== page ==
A lovely visit followed with our old pals and their offspring. Judging by their displays we can look forward to TWMBO asking for arguments to be settled on the toss of a coin and for relaxing walks in the countryside on sunny Sunday mornings to be peppered with ‘why’ and ‘what does that mean’ every thirty seconds. I sound weary but in fact I love the inquisitive nature of children. I can’t wait for TWMBO to start quizzing me. I won’t have all the answers; in fact I suspect I will have very few as kids are good at asking fundamental and existential queries. I can fix a bike puncture, hum the entirety of Art Blakey’s Moanin’ and explain how Spielberg does the funny zoom thing in Jaws with Chief Brody on the beach, but ask me why horses have tails and I’ll suddenly discover something diverting elsewhere.

My favourite example is when Calvin asks his dad what causes the wind to blow. Trees sneezing, says Dad. Later we see Calvin arriving home on a blustery dad, telling his mum ‘Wow, the trees are really sneezing today.’ Mum looks bewildered. (Note to self: Find out what really causes the wind to blow.)

But back to the A9 and while the journey down was relaxed and full of good spirits, the return leg was scripted by whoever did that John Cleese film Clockwise.

We stopped again at Bruar as it would the last outpost open on a Sunday afternoon, allowing us a wee break before completing the journey home to the Sunniest Town In Scotland. Sadly, we got but a couple of miles north of Bruar and the traffic came to a grinding halt. The queue stretched as far as the eye could see. Wife-features even got out, climbed a hill and took a photo using a zoom lens and still the traffic stretched as far as the eye could see. We turned on the radio hoping for information but Pitlochry-based Heartland FM were busy with a programme of light classical music hosted by an American robot. A quick flick to Radio 2 and the first item on the travel bulletin told us there had been a bus fire and we could expect to remain stationary for an hour.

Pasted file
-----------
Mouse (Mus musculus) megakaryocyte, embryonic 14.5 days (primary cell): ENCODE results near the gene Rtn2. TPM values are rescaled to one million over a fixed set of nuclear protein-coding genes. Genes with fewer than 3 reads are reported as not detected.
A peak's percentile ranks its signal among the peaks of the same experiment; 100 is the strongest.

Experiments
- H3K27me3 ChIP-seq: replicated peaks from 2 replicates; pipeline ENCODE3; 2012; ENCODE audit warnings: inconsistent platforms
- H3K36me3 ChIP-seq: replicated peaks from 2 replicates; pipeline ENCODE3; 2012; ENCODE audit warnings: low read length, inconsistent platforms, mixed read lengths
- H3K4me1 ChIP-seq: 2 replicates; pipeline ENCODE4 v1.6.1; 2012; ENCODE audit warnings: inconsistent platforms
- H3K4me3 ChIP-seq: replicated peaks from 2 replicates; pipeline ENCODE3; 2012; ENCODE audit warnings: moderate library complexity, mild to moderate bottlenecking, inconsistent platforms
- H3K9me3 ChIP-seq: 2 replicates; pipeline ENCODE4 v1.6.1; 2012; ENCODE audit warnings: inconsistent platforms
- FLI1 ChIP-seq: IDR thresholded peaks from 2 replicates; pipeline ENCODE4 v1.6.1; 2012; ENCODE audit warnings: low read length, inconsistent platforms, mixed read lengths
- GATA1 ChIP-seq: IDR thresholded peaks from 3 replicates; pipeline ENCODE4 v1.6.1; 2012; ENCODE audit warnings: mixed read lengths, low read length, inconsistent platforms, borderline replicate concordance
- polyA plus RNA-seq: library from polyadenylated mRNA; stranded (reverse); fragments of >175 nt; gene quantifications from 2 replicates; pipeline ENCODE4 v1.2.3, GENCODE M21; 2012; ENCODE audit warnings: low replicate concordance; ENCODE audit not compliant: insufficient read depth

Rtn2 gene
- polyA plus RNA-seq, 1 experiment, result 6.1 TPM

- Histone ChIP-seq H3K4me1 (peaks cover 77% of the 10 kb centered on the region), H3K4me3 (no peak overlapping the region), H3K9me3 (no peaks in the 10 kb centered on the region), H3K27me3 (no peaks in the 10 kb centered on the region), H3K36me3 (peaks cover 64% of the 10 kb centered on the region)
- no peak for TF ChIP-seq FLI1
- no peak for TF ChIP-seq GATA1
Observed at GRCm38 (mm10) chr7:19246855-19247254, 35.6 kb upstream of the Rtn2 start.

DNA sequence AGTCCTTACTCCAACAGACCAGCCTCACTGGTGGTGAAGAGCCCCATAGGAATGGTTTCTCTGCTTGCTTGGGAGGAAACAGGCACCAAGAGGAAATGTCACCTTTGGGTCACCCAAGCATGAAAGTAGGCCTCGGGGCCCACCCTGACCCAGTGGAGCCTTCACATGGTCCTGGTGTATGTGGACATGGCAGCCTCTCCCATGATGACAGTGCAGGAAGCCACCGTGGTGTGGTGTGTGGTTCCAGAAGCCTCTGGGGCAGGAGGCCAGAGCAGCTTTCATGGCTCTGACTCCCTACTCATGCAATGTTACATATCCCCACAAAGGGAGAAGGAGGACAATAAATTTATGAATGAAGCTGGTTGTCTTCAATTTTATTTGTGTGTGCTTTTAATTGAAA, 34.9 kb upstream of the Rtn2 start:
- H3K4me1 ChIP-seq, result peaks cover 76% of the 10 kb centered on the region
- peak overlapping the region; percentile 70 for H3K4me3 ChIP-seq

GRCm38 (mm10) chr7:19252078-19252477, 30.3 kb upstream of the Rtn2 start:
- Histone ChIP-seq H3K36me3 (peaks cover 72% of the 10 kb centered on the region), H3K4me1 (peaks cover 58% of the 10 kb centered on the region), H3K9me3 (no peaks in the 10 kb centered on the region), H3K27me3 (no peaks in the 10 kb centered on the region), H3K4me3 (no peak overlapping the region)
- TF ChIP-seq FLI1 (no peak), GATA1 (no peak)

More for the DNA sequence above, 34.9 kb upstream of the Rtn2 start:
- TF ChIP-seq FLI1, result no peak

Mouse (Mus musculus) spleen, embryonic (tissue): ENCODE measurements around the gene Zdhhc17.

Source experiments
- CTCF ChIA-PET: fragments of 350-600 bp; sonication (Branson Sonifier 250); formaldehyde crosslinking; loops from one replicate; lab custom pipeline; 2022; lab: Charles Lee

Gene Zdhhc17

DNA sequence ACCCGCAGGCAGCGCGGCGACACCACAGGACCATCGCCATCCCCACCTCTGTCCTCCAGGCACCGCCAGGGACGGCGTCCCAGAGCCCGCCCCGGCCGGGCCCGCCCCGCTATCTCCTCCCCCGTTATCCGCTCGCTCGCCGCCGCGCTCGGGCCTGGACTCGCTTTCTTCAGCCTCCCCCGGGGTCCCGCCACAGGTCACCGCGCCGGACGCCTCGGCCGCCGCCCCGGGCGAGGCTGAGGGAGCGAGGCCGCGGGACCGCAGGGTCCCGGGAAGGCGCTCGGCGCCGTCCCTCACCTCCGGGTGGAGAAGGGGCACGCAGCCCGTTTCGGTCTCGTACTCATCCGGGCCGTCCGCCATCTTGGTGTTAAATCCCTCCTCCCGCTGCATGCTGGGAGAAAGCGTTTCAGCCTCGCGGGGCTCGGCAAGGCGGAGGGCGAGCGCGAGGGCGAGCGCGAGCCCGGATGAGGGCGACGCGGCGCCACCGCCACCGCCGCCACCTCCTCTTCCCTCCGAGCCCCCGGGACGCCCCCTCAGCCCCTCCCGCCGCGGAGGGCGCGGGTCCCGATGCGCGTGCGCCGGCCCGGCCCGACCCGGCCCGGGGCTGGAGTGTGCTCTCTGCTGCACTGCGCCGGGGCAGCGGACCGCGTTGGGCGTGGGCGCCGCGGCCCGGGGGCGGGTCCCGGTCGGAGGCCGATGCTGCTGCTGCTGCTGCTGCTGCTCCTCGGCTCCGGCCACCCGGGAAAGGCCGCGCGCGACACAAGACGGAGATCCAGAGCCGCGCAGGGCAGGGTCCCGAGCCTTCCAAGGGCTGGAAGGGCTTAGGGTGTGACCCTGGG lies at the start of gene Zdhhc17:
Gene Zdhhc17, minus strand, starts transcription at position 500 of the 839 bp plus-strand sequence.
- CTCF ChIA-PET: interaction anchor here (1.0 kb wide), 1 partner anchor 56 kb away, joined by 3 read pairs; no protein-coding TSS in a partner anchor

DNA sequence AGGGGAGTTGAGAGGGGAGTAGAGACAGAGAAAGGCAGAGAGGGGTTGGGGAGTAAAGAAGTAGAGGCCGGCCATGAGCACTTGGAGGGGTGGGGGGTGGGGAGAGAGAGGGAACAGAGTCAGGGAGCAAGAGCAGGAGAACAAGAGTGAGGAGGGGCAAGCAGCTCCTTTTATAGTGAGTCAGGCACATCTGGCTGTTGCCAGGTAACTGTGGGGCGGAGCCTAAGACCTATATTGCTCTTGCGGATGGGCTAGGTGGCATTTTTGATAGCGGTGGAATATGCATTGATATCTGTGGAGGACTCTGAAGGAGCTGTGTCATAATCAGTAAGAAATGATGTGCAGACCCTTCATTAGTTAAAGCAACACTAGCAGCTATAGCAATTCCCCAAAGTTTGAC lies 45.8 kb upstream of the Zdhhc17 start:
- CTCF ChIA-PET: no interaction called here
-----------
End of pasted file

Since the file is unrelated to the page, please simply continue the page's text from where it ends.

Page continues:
And so we did. Initially I began to fret and sweat, wondering how on earth we could keep a toddler amused for an hour in a small car when all the books and stories on CD had been read and listened to a million times already. Thankfully she was napping and only woke up about ten minutes before we got going. These ten minutes were easily taken care of with the application of cake.

Because of the delay in our journey we had to make a stop soon after for a bit of bathroom action. This added further to our spiralling timings, prompting the idea of stopping for tea at somewhere like Aviemore. Which we did, although the only place that looked welcoming was the chipper in the High Street which has a sitty-doon section. TWMBO can be relied upon to scoff a chip.

You have to order at the counter and I as wearily dragged myself towards it a flipping football team arrived. I had to wait while fifteen orders for different kinds of pudding suppers were processed before I was able to stake a claim to the last portion of curry sauce.

The earlier burny bus drama had obviously caused the traffic on the A9 to bunch up that evening as the rest of the journey was slow going. In the end we got home five and a half hours after we left on what should have been a two and a half or maybe three hour journey.

At least I am prepared for it happening again and learned a valuable lesson. Always pack some cake in your glove box for toddler emergencies.